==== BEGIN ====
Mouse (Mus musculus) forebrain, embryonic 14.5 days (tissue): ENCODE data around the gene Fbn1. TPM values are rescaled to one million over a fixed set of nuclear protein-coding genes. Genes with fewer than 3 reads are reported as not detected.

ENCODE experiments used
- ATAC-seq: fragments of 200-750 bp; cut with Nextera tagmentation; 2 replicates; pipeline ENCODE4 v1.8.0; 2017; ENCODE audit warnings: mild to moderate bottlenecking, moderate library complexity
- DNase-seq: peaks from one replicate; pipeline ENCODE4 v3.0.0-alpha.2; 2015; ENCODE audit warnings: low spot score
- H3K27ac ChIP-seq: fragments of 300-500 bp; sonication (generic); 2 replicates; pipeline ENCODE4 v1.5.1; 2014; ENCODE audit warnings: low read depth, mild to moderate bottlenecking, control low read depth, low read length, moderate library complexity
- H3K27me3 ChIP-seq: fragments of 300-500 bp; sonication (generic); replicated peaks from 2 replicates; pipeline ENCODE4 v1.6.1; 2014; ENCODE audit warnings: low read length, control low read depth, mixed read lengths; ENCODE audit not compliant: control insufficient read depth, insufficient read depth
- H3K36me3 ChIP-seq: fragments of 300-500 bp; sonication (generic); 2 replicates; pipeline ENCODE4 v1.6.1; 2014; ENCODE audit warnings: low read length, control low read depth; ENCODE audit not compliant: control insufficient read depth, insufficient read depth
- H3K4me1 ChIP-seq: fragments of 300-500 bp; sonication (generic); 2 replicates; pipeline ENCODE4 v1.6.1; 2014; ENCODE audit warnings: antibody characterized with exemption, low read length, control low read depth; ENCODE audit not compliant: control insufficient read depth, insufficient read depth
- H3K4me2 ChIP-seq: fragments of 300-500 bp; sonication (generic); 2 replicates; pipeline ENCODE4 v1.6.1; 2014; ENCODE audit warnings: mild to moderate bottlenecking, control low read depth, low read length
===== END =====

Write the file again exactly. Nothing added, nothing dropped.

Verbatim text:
Mouse (Mus musculus) forebrain, embryonic 14.5 days (tissue): ENCODE data around the gene Fbn1. TPM values are rescaled to one million over a fixed set of nuclear protein-coding genes. Genes with fewer than 3 reads are reported as not detected.

ENCODE experiments used
- ATAC-seq: fragments of 200-750 bp; cut with Nextera tagmentation; 2 replicates; pipeline ENCODE4 v1.8.0; 2017; ENCODE audit warnings: mild to moderate bottlenecking, moderate library complexity
- DNase-seq: peaks from one replicate; pipeline ENCODE4 v3.0.0-alpha.2; 2015; ENCODE audit warnings: low spot score
- H3K27ac ChIP-seq: fragments of 300-500 bp; sonication (generic); 2 replicates; pipeline ENCODE4 v1.5.1; 2014; ENCODE audit warnings: low read depth, mild to moderate bottlenecking, control low read depth, low read length, moderate library complexity
- H3K27me3 ChIP-seq: fragments of 300-500 bp; sonication (generic); replicated peaks from 2 replicates; pipeline ENCODE4 v1.6.1; 2014; ENCODE audit warnings: low read length, control low read depth, mixed read lengths; ENCODE audit not compliant: control insufficient read depth, insufficient read depth
- H3K36me3 ChIP-seq: fragments of 300-500 bp; sonication (generic); 2 replicates; pipeline ENCODE4 v1.6.1; 2014; ENCODE audit warnings: low read length, control low read depth; ENCODE audit not compliant: control insufficient read depth, insufficient read depth
- H3K4me1 ChIP-seq: fragments of 300-500 bp; sonication (generic); 2 replicates; pipeline ENCODE4 v1.6.1; 2014; ENCODE audit warnings: antibody characterized with exemption, low read length, control low read depth; ENCODE audit not compliant: control insufficient read depth, insufficient read depth
- H3K4me2 ChIP-seq: fragments of 300-500 bp; sonication (generic); 2 replicates; pipeline ENCODE4 v1.6.1; 2014; ENCODE audit warnings: mild to moderate bottlenecking, control low read depth, low read length